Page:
As an advanced topic, I would like to note that the spontaneous emission problem, specifically, can also be described at strong coupling using the above Hamiltonian. There are a bunch of resources on this topic, I think one of the Cohen-Tannoudji quantum optics textbooks also contains a chapter. My personal favourite is Krimer et al., PRA 89, 033820 (2014). It essentially presents a generalization of the Wigner-Weisskopf method, where the Markov approximation is eliminated by solving certain integrals exactly using Laplace transforms. With regards to the comments, the paper also shows the transition from the Wigner-Weisskopf type emission to the Jaynes-Cummings type dynamics as you turn up the coupling by making the electromagnetic environment more confined.

Note that the central reason why this model is so useful and can be solved so accurately is the rotating wave approximation. It results in the Hamiltonian being excitation number conserving, such that only the states $|1_\mathrm{atom}\rangle|0_\omega\rangle$ and $|0_\mathrm{atom}\rangle|1_\omega\rangle$ contribute.

Even this treatment breaks down eventually. In the ultra-strong coupling regime, the minimal model given above does not work anymore, since counter-rotating terms and stuff like gauge invariance start to matter. There is a lot of literature on this topic, see e.g. What are the "strong", "ultrastrong" and "deep strong" coupling regimes of the Rabi model? and references therein.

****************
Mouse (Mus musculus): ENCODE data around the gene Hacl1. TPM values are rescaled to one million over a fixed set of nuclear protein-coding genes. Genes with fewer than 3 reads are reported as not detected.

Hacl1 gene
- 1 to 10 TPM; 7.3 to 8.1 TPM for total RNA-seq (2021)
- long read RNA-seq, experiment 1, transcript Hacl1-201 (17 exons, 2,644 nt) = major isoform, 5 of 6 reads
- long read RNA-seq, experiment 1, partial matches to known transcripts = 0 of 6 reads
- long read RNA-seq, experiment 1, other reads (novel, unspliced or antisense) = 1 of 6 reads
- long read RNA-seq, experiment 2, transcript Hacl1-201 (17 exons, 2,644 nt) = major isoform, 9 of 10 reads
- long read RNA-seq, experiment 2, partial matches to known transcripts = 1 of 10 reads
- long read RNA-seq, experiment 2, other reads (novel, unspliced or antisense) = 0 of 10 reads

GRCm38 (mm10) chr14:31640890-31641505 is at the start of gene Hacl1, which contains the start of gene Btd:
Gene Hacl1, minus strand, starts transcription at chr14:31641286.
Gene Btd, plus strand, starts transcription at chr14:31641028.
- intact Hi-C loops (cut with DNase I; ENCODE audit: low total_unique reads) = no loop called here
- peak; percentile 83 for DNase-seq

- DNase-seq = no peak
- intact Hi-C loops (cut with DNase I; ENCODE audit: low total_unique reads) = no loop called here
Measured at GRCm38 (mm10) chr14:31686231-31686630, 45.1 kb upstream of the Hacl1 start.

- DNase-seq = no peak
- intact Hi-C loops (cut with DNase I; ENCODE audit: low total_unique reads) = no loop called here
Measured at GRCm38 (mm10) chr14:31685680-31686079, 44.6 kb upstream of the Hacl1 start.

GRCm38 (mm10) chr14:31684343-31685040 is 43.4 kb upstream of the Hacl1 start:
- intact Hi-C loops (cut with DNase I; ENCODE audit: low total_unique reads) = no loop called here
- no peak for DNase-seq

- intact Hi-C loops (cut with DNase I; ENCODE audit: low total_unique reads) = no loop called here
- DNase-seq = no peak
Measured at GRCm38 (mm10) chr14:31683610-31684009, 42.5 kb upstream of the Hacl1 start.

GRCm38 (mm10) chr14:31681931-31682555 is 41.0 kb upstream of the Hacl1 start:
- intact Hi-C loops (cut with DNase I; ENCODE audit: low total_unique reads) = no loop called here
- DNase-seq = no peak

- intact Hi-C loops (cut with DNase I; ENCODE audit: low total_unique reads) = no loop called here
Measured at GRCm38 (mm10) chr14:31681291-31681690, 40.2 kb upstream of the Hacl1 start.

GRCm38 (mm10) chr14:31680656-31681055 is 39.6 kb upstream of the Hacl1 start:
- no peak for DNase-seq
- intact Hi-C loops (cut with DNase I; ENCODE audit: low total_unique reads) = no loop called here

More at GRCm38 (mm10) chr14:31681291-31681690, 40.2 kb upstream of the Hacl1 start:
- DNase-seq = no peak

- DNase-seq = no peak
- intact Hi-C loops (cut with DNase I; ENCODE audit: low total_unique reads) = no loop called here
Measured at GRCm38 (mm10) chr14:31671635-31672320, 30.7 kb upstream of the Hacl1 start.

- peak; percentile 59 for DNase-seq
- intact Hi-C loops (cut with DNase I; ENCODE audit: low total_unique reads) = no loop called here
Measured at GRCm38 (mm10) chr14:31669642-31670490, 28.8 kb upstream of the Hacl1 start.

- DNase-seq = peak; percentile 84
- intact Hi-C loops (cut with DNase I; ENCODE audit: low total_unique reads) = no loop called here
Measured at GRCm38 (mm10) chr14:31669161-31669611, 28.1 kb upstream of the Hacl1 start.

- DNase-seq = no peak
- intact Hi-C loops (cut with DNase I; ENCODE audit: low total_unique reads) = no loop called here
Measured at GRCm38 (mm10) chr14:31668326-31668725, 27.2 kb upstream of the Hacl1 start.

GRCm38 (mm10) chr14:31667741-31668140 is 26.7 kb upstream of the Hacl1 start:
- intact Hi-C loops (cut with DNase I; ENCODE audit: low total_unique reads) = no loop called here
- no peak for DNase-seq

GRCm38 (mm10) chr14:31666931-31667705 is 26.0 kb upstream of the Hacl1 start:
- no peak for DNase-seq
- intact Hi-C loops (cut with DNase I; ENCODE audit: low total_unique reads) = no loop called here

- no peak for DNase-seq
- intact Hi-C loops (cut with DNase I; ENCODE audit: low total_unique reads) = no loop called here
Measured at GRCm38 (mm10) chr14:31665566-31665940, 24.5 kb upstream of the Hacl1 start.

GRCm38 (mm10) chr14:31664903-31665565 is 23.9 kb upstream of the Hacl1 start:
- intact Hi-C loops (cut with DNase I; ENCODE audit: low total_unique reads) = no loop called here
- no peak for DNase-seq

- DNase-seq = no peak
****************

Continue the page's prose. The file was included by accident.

• $\begingroup$ Thanks. Do you have an intuition for how this Hamiltonian can induce emission when it is in the excited state? Must I write out the full equations of motion to see that? Speaking of which, in the Hamiltonian you've written, does this show that there is decay from the excited state (transitions from excited to ground states in the atom)? I would have thought to see some "empirical" decay terms in this system, to describe this. $\endgroup$ Mar 25 '21 at 0:42
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    $\begingroup$ @StevenSagona This Hamiltonian fully contains spontaneous emission due to the continuum of bosonic modes, so there are not empirical terms needed. With regards to the intuition, I suggest to try the Wigner-Weisskopf calculation for yourself. I find it rather instructive. $\endgroup$ Mar 25 '21 at 0:45
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    $\begingroup$ Maybe to add to that: The decay terms you are referring to usually arise when one transfers to a Master equation treatment by tracing out the continuum. Note that the Wigner-Weisskopf calculation is one level above that. In fact, you can derive the decay rate in the Master equation using WW, which was indeed the historical purpose. $\endgroup$ Mar 25 '21 at 0:47
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    $\begingroup$ Thanks, I'll try that out. $\endgroup$ Mar 25 '21 at 1:03
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    $\begingroup$ I'm a bit puzzled about the strong separation between Jaynes-Cummings and this. In the end it is the same model, just once with an integral and once without. $\endgroup$ Mar 25 '21 at 9:25